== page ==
Tuesday, February 17, 2009

More on bad graphs

Ok, following on my very acid mood this week and after I read Nathan's from Flowing Data latest post on JP Morgan's Market Cap, which I had already seen and criticized back in January (only not on this blog), I decided to bring that little demon back and speak my mind once again.

First, let's take a glance at the graph:

The basics: Blue circles mean the market value pre-crisis and green circles mean the market value as of late January '09, both in the realm of billions of dollars.
The goal: show how hard everyone took it and given the scenario, how well JP Morgan managed not to lose as much value.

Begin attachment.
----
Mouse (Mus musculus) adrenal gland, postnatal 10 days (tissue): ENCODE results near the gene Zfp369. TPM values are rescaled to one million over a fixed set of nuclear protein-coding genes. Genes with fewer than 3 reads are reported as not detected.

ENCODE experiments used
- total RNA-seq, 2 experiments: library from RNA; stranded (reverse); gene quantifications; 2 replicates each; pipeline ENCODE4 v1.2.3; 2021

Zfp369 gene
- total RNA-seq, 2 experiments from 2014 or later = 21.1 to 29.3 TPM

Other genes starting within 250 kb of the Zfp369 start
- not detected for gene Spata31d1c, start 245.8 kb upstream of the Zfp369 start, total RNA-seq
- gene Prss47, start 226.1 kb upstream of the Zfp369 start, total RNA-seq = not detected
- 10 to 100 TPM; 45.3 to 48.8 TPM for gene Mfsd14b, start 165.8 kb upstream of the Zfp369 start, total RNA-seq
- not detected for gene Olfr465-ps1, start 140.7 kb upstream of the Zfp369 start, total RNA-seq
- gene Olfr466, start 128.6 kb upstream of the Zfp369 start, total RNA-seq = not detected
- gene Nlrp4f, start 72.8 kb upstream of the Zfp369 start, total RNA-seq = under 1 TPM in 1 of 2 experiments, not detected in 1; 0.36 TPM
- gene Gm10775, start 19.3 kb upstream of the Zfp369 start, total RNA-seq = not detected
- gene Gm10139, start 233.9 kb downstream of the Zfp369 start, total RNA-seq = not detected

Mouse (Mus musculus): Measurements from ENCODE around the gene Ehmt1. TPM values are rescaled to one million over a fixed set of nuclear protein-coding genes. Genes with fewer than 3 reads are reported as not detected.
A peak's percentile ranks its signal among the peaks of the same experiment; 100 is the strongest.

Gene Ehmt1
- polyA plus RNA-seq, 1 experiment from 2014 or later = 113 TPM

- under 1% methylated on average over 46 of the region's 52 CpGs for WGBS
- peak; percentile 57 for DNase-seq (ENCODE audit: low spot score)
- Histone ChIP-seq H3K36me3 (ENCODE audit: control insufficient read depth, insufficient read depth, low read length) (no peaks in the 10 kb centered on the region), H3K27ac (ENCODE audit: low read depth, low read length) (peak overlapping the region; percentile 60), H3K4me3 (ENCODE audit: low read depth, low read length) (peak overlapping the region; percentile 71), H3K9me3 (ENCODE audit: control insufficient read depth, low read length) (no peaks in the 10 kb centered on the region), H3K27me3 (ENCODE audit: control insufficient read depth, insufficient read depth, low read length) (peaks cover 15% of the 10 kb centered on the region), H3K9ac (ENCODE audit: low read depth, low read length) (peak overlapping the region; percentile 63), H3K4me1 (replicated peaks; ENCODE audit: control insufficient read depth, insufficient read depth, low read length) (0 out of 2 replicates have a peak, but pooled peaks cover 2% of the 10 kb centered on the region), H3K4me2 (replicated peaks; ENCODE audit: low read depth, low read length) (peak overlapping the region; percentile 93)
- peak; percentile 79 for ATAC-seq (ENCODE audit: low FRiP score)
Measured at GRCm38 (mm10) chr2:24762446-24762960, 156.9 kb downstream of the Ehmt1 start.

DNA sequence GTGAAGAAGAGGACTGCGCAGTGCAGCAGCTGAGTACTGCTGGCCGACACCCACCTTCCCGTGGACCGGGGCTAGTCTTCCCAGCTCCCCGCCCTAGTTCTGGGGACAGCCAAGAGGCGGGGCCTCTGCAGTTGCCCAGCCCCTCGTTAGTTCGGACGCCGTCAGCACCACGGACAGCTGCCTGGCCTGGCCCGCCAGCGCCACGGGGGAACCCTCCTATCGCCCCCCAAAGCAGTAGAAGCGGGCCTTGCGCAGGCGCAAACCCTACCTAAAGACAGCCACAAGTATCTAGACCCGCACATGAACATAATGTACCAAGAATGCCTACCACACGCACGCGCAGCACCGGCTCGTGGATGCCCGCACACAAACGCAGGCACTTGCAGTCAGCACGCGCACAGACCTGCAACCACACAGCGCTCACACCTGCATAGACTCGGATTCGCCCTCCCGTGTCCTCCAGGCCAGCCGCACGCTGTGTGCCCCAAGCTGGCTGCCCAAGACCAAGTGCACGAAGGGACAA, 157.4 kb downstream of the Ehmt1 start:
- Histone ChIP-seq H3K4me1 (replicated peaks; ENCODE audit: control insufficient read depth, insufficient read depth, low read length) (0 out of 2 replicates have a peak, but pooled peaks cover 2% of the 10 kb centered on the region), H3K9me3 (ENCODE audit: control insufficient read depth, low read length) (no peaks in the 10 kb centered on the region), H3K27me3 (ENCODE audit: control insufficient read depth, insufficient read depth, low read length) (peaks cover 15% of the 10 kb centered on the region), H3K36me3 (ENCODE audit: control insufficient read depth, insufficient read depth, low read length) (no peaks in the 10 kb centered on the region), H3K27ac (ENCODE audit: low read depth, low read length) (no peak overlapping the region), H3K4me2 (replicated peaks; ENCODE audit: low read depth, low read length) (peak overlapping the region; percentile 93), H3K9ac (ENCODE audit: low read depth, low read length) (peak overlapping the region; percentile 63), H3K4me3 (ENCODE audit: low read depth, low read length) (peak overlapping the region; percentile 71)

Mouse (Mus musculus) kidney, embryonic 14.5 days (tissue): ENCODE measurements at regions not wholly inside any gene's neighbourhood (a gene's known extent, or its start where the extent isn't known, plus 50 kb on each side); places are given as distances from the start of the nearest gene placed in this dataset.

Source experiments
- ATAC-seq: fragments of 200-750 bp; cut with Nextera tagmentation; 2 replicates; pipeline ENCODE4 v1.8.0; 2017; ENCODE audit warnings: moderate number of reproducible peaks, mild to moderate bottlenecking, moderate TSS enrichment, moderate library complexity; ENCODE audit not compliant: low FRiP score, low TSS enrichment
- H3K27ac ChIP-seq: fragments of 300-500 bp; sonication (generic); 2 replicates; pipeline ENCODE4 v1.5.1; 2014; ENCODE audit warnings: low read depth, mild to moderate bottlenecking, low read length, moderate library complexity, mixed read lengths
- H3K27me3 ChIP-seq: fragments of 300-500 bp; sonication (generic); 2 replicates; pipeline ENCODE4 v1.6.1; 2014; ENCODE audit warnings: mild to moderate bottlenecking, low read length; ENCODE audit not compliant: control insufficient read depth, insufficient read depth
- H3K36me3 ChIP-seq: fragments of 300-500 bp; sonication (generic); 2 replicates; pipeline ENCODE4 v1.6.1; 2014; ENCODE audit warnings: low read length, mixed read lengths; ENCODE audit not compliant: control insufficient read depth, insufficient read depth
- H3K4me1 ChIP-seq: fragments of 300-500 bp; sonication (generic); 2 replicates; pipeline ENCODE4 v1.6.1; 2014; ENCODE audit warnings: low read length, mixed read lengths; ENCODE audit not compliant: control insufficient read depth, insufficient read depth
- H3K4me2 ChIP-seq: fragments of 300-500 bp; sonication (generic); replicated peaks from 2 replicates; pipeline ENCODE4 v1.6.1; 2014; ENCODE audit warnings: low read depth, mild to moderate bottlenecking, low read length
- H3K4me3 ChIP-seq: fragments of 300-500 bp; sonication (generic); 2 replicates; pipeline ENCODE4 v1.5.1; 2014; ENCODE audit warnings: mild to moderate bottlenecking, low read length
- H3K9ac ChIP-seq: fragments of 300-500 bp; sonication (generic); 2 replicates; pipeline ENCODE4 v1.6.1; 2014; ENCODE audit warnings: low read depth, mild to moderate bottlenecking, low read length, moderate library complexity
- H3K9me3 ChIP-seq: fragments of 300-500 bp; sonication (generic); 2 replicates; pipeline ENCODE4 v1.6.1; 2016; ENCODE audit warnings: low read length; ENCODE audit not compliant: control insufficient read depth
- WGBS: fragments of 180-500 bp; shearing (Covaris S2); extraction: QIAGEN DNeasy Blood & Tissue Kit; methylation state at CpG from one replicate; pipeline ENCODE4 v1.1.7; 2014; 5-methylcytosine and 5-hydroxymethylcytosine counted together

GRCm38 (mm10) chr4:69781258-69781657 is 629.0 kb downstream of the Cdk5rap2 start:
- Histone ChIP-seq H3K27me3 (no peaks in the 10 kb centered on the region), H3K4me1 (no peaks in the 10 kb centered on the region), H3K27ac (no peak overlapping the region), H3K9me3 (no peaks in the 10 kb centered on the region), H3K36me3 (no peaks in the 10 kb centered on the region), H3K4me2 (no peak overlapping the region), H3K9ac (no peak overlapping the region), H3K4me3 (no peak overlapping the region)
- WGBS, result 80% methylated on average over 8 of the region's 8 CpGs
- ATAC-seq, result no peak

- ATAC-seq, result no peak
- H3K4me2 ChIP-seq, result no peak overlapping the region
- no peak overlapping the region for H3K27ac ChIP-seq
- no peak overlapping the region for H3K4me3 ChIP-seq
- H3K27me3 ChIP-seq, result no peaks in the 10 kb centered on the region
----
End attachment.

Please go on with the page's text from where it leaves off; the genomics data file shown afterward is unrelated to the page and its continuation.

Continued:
The error: trying to map 1-D values in 2-D objects without much attention to it.

So what's the big deal? The big deal is that when you use circles to map numbers, you HAVE TO remember that they are 2-D objects and as such, they have areas, which the cerebral cortex cars much more that ratio or diameter. What this means is that your brain cares much more about that area than about how tall that ellipse might be.

So how should the circles look like? Well, Rena Corda showed the world a revised version of it, here it is:

Can you see the difference? Ok, ok, maybe you don't find it that huge, but it is noticeable and as such, should be taken into account. We all know that statistics can be shown in many forms to make viewers/users agree more or less with the presenter's point of view and I personally think that this is a good thing, but there is a limit as to how much that can be used and JP Morgan's graph borders unethical information usage.
Let me know what you think...

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